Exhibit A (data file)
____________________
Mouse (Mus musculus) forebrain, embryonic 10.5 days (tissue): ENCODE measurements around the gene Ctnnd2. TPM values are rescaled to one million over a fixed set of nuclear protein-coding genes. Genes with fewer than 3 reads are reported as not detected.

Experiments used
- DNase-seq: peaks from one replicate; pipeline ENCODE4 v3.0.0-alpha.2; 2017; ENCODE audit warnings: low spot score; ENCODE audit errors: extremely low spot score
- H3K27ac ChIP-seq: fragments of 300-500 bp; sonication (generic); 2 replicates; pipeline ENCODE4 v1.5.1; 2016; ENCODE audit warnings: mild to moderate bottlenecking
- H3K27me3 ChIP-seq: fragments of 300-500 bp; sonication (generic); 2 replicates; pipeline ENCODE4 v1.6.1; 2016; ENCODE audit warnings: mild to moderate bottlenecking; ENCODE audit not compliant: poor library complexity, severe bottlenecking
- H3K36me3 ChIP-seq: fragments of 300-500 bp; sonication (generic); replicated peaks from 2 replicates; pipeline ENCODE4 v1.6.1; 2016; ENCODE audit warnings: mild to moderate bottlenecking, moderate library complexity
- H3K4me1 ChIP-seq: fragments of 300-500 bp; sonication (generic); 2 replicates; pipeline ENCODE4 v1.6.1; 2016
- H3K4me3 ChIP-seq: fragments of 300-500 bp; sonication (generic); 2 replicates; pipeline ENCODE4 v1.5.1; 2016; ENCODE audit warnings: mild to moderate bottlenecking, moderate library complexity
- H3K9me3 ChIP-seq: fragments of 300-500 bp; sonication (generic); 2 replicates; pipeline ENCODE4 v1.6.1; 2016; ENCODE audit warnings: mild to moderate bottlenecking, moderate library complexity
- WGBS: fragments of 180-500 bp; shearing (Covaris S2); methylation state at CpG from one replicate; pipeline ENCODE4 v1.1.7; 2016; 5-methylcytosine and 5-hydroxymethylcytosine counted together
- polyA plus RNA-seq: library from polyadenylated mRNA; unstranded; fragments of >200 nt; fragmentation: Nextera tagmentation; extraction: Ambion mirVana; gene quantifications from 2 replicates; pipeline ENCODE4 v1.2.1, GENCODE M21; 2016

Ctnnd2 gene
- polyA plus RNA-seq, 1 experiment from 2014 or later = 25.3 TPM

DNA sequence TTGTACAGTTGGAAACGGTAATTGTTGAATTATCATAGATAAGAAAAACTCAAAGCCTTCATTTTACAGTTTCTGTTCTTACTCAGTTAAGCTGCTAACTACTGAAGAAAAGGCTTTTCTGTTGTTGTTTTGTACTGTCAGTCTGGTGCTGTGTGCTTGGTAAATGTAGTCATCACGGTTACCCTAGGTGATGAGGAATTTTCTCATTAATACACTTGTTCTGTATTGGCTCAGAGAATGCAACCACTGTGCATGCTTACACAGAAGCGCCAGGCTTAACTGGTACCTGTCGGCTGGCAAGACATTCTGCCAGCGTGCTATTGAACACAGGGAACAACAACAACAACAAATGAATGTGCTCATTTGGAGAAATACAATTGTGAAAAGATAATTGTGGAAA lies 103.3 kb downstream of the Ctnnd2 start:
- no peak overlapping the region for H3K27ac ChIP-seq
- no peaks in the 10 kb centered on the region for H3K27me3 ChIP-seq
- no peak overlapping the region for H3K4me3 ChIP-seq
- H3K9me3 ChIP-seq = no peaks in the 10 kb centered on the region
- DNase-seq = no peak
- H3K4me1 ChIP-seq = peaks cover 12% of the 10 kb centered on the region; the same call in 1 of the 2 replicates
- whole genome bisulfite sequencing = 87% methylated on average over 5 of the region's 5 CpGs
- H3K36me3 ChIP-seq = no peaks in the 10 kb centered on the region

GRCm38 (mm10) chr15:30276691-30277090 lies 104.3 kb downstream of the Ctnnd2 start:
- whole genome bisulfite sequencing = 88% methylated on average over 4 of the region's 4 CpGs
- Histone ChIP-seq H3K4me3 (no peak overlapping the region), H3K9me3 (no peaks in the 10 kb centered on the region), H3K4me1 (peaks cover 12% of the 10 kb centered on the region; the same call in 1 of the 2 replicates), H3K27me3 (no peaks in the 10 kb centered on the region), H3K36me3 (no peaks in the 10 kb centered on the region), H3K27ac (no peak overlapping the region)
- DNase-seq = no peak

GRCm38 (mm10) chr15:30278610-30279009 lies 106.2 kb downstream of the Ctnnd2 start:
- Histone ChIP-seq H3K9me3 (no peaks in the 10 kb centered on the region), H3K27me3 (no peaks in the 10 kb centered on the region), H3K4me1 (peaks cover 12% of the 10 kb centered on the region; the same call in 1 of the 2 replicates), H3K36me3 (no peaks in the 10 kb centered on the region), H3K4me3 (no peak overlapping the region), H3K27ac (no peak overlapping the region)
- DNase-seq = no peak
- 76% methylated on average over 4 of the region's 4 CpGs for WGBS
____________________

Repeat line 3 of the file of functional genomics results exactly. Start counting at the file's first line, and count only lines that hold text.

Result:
- DNase-seq: peaks from one replicate; pipeline ENCODE4 v3.0.0-alpha.2; 2017; ENCODE audit warnings: low spot score; ENCODE audit errors: extremely low spot score